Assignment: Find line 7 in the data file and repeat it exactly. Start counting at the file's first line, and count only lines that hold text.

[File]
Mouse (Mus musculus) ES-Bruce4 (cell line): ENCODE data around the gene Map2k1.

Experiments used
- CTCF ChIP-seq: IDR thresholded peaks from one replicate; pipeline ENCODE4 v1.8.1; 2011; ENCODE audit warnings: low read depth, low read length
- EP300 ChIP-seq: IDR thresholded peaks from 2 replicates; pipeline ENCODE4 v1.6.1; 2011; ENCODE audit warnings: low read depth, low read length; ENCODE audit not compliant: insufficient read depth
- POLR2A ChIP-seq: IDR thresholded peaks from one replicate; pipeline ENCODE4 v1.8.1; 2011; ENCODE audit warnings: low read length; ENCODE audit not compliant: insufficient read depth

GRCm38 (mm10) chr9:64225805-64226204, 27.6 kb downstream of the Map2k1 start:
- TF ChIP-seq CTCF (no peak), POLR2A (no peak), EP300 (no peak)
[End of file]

- TF ChIP-seq CTCF (no peak), POLR2A (no peak), EP300 (no peak)